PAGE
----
This page briefly addresses the slow process of entanglement that lead to Special Forces involvement in Viet Nam.
Most of the information on this page was extracted from Army book cited below.
U.S. Army Special Forces 1961-1971
CMH Publication 90-23
Department of the Army
Washington, D.C. 1989 (First Printed, 1973)
The source document can be found here:
You are encouraged to read the source document for additional insight.
Only a couple excerpts are presented here for emphasis.
"On 21 September 1961 the 5th Special Forces Group, 1st Special Forces, which would eventually be charged with the
conduct of all Special Forces operations in Vietnam, was activated at Fort Bragg. It was at this point, in the fall of 1961, that
President Kennedy began to display particular interest in the Special Forces. His enthusiasm, based on his conviction that the
Special Forces had great potential as a counterinsurgency force, led him to become a very powerful advocate for the development of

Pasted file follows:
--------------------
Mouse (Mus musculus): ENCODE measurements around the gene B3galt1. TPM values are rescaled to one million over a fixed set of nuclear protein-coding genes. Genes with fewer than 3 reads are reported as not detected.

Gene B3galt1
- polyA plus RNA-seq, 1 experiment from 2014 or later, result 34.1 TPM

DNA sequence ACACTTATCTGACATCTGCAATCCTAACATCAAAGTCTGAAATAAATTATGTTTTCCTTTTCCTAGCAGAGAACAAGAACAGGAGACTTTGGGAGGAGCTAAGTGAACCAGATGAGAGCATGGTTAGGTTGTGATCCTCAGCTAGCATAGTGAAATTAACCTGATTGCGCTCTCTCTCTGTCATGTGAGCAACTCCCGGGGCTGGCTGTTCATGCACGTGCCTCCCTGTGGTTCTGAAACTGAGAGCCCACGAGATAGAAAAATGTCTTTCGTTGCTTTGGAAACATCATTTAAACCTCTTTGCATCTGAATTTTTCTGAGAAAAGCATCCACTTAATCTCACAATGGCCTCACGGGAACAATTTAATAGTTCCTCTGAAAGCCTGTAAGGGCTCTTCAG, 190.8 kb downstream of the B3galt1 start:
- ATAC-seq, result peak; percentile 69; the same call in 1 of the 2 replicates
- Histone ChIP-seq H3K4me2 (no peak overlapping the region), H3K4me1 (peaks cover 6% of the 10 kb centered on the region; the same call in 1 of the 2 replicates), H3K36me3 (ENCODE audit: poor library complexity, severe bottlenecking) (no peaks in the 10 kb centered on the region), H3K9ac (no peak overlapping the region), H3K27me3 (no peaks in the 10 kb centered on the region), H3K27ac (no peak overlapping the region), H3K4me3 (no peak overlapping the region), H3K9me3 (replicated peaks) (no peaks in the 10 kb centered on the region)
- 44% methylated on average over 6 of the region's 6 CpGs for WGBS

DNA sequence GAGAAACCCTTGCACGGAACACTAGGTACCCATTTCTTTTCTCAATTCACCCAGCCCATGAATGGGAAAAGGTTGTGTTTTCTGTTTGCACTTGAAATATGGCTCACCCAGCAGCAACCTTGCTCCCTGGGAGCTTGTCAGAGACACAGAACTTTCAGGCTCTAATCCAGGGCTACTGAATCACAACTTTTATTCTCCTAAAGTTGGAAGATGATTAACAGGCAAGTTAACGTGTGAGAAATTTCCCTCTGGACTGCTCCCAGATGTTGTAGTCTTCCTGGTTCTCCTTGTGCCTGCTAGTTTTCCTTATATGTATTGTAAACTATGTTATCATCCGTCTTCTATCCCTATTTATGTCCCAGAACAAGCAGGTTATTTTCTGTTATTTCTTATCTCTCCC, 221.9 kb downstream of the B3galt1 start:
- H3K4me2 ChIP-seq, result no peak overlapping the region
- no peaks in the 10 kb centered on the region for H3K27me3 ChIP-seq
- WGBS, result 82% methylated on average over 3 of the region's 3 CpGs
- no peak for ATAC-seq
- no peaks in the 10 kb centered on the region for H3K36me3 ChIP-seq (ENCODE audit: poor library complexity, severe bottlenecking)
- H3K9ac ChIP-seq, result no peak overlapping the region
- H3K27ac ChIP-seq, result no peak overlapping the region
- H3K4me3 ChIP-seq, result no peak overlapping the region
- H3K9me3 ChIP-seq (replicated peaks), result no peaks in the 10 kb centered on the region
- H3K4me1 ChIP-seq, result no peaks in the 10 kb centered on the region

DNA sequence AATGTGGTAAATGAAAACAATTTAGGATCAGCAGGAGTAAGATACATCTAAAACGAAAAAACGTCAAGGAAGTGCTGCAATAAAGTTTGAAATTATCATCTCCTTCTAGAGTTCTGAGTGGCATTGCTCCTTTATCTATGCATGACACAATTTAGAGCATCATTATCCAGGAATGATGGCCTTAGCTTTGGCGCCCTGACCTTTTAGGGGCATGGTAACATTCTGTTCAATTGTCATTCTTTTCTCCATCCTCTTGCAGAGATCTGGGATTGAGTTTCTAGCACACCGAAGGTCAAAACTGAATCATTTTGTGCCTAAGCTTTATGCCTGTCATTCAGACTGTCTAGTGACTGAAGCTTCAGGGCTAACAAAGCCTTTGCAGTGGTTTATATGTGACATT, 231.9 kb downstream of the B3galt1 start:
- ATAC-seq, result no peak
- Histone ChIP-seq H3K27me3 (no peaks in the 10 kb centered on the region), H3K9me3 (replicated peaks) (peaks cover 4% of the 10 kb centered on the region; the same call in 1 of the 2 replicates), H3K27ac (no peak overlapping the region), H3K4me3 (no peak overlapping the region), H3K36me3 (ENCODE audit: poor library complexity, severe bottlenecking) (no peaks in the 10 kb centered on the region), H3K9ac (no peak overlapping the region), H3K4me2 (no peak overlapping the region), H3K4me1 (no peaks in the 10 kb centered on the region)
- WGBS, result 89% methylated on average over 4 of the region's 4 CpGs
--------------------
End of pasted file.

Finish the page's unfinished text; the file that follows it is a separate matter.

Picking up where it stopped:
the Special Forces program within the Army. President Kennedy himself made a visit to the Special Warfare Center in the fall
of 1961 to review the program, and it was by his authorization that Special Forces troops were allowed to wear the distinctive
headgear that became the symbol of the Special Forces, the Green Beret."
"Camp security occupied a major portion of the Special Forces detachment's time and effort. Few fortified
camps were built in the early part of the program, but as it evolved the new camps were placed in "hot areas" and therefore
required much more attention in both defense and security. Throughout the period, the Viet Cong harassed campsites and attacked
several in reinforced battalion strength, with occasional success. After the successful attack on the camp at Hiep Hoa in
November 1963, more emphasis was placed on making the camps strongly fortified positions."
"One of the primary missions of Special Forces men at a camp was to advise and assist in the training of
paramilitary forces recruited in that area. The Special Forces training program generally concentrated on strike force troops,
although the Special Forces did participate in the training of hamlet militia, mountain scouts, and other irregular forces."
As one of the two Communications personnel, I had little to do with training CIDG or Vietnamese personnel. From my perspective one of the A-team's primary missions was intelligence gathering and reconnaissance. The reconnaissance was conducted by 3- to 9-day patrols conducted by two SF personnel and about thirty (30) Vietnamese/CIDG -- and no interpreter!.